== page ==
Tuesday, May 31, 2011
Masai Mara under siege: 1500 poachers arrested since 2001
Populations of wildlife species in the world-renowned Masai Mara reserve in Kenya have crashed in the past three decades, according to research published in the Journal of Zoology.
Numbers of impala, warthog, giraffe, topi and Coke's hartebeest have declined by over 70%, say scientists. Even fewer survive beyond the reserve in the wider Mara, where buffalo and wild dogs have all but disappeared, while huge numbers of wildebeest no longer pass through the region on their epic migration.
However, numbers of cattle grazing in the reserve have increased by more than 1100% per cent, although it is illegal for them to so do.
"The status of Masai Mara as a prime conservation area and premier tourist draw card in Kenya may soon be in jeopardy,” said Dr Joseph Ogutu Senior statistician in the Bio-informatics unit of the University of Hohenheim
This explosion in the numbers of domestic livestock grazing in the Mara region of south-west Kenya, including within the Masai Mara national reserve, is one of the principal reasons wildlife has disappeared, say the scientists who conducted the research.
Dr Joseph Ogutu, a senior statistician in the Bioinformatics unit of the University of Hohenheim, Germany conducted the study with colleagues there and at the International Livestock Research Institute in Nairobi, Kenya.
They already knew that populations of some large mammals were declining in the Masai Mara, based on an earlier study published in 2009. But this only examined seven species, over a 15 year period, using limited sampling techniques. So to get a fuller picture, the team looked at data gathered since aerial monitoring of Kenya's wildlife began in 1977.
This covered 12 species of large mammal, ostriches and livestock, and allowed the team to calculate trends in wildlife numbers over a 33-year period across the entire reserve, and in the Masai pastoral ranches adjoining the reserve.
The data also allowed the scientists to investigate whether numbers of migratory wildebeest and zebra coming into the Mara each year have reduced.
"We were very surprised by what we found," Dr Ogutu told the BBC. "The Mara has lost more than two thirds of its wildlife." Of the 13 large species studied, only ostriches and elephants had not fared badly outside of the reserve, while inside the Masai Mara only eland, Grant's gazelle and ostrich showed any signs of population recovery in the past decade.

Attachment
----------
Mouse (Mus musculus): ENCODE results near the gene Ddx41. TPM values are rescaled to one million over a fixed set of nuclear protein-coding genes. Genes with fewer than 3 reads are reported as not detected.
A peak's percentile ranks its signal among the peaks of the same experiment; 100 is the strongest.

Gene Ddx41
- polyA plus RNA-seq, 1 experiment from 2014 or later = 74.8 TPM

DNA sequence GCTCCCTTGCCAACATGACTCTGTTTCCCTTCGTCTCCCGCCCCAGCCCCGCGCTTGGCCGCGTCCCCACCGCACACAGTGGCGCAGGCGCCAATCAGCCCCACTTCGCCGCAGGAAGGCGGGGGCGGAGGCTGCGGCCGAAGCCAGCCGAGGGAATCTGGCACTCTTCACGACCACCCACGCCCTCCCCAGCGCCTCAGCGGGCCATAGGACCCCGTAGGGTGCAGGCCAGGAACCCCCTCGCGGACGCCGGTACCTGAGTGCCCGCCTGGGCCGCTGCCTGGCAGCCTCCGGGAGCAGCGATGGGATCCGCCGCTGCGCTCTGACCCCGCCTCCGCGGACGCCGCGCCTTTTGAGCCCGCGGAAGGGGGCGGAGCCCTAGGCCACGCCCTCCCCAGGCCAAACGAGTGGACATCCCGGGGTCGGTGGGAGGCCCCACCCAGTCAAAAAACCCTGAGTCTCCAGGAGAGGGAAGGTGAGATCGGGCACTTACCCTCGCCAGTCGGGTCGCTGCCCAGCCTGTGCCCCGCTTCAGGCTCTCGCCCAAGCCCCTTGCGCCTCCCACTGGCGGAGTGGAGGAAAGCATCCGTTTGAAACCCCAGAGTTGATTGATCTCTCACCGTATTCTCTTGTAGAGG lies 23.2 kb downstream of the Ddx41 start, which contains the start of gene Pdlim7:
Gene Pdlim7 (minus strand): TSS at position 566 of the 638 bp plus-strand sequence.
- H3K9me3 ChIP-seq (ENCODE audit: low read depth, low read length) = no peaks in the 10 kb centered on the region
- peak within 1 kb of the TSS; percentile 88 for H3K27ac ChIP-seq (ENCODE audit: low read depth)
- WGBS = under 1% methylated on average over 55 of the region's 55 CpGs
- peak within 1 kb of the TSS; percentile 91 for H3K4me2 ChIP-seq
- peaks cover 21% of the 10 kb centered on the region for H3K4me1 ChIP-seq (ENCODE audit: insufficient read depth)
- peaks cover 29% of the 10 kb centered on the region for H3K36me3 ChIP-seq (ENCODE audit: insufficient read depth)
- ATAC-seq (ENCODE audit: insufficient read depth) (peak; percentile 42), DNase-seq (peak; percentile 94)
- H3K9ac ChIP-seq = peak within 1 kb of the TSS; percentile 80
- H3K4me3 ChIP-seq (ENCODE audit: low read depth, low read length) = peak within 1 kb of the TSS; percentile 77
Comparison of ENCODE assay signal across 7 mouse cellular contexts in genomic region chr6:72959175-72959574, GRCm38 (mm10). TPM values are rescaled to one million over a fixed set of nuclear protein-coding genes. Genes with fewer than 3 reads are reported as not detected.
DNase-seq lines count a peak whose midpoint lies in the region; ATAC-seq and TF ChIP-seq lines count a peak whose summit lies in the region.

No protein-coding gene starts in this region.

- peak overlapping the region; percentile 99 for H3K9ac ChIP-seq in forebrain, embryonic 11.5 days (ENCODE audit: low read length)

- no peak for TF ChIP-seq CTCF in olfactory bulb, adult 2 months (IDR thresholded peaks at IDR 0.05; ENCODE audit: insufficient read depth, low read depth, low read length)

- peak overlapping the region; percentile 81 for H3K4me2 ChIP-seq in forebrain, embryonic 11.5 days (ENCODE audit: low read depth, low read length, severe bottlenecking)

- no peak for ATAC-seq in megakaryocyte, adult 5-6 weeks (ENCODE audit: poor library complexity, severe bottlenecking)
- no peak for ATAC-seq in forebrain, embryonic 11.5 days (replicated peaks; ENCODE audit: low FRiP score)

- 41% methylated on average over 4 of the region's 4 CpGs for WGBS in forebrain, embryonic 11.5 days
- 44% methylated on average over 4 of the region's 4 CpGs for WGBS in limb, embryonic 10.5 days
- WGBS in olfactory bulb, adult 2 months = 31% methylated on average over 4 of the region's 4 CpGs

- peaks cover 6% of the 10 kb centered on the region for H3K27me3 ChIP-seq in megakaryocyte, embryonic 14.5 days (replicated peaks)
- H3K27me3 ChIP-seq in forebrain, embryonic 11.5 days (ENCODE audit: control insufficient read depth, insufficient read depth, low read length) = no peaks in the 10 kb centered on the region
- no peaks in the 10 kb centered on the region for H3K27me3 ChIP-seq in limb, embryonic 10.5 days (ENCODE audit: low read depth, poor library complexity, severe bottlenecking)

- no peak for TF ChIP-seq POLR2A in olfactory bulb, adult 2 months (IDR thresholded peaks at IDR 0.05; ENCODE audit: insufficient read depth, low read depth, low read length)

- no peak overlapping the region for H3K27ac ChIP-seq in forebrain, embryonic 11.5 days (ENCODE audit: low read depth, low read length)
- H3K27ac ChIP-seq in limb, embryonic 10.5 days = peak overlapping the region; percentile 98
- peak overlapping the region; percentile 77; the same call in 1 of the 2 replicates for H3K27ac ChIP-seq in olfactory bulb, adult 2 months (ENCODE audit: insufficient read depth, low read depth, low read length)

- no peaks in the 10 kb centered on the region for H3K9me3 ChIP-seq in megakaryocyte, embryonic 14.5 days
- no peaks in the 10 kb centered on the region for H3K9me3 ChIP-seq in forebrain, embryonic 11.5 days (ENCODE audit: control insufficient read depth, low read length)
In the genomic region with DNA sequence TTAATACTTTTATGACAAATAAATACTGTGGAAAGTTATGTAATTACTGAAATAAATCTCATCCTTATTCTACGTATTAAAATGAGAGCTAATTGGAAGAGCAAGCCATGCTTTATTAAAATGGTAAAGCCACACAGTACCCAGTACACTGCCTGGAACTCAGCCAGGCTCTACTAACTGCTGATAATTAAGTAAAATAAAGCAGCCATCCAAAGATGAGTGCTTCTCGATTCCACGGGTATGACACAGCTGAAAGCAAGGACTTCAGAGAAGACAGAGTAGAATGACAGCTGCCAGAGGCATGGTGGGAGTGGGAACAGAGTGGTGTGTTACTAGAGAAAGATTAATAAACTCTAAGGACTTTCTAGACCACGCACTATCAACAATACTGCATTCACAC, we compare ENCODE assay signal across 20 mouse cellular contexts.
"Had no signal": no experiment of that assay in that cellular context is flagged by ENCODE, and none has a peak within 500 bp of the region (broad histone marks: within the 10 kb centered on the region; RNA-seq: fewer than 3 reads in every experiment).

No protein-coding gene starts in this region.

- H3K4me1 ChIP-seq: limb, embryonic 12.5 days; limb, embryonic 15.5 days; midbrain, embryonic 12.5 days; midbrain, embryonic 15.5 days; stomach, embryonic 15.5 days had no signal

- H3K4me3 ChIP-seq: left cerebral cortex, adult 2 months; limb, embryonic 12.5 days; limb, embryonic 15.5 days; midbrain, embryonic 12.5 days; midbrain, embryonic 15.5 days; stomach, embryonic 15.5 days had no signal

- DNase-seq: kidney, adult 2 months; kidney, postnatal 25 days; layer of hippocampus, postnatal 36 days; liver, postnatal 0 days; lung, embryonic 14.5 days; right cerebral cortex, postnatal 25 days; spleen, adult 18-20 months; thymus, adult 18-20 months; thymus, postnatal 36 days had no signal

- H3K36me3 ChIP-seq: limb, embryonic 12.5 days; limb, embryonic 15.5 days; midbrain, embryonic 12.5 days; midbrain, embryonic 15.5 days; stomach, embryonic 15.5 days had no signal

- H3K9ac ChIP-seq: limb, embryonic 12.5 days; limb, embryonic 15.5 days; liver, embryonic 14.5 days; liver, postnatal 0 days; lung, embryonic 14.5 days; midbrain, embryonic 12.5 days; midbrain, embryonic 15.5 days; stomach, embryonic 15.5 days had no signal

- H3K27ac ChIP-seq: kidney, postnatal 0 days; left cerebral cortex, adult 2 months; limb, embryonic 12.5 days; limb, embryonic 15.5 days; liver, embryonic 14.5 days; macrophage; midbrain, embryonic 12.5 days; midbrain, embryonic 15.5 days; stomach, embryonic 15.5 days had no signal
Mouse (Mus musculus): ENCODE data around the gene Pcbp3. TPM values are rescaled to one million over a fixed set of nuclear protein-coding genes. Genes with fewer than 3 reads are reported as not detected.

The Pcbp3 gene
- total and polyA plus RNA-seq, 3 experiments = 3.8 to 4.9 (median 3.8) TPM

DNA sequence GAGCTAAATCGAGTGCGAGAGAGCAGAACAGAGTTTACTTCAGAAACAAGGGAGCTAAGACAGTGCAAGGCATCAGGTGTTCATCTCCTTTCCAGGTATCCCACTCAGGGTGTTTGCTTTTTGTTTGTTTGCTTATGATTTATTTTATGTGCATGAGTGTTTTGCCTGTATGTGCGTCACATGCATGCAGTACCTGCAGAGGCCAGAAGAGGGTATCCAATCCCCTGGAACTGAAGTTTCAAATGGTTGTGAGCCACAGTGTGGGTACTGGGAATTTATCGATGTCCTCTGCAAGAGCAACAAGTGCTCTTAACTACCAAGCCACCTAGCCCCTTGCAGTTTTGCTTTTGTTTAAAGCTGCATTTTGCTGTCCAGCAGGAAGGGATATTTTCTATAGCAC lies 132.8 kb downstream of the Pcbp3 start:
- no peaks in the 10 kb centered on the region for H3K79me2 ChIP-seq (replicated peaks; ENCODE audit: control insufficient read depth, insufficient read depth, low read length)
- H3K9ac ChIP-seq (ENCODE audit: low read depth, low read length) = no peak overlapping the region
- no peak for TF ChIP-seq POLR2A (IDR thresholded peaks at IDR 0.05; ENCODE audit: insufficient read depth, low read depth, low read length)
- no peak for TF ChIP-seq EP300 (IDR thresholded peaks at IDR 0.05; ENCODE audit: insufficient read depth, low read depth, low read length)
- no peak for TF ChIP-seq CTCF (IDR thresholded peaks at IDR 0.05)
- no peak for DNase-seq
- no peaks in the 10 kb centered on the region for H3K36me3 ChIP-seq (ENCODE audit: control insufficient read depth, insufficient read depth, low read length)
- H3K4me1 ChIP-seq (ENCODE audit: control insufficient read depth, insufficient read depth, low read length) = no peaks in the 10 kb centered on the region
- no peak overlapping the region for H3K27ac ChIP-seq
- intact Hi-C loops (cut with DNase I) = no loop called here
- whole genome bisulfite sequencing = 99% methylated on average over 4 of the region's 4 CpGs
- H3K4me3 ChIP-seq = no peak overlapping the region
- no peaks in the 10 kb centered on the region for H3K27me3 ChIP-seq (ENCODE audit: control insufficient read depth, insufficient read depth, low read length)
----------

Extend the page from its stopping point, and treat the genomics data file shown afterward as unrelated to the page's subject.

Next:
The declines are particularly surprising, say the scientists, as they had expected animal populations to have recovered since 2000-2001. That is when major conservancy efforts, and an increase in local policing, began in an attempt to protect the wildlife there.
"But to our great surprise, the extreme wildlife declines have continued unabated in the Mara," says Dr Ogutu. "The great wildebeest migration now involves 64% fewer animals than it did in the early 1980s," he adds.
That is despite numbers of wildebeest on the Serengeti, where the migratory animals that cross the Mara come from, staying relatively unchanged. Zebra numbers are falling. During the wet season, when there is no migration, resident wildebeest in the reserve have all but disappeared, falling by 97%.
Zebra numbers residing inside the reserve have also fallen by three-quarters. There appear to be three main causes of these dramatic declines: the activities of poachers, changing land use patterns in ranches within the Mara, and an increase in the number and range of livestock held on these ranches.
According to Dr Ogutu, over 1500 poachers have been arrested within the Mara conservancy between 2001 and 2010, with more than 17,300 snares collected by rangers in the same period. "Poaching continues to be a major menace," he says. But the boon in livestock numbers can be just as damaging.
"Not only have numbers of cattle, sheep and goats increased but their distribution has widened, with the density of cattle increasing more than three-fold and that of sheep and goats more than seven fold up to 5km inside the reserve.
"Sadly though, wildlife distribution has contracted throughout the entire Mara region in the same period." Heavy grazing by these livestock is thought to be displacing the natural fauna. It may also be making the larger species more vulnerable to starvation during the recurrent severe droughts that have struck the Mara in recent decades.
This competition may be what has already driven out the buffalo, say the scientists. The expansion of settlements, fences and livestock numbers need to be regulated if these declines in wildlife are to be arrested, they propose, as well as bringing down poaching levels.
"Otherwise, the status of Masai Mara as a prime conservation area and premier tourist draw card in Kenya may soon be in jeopardy," says Dr Ogutu.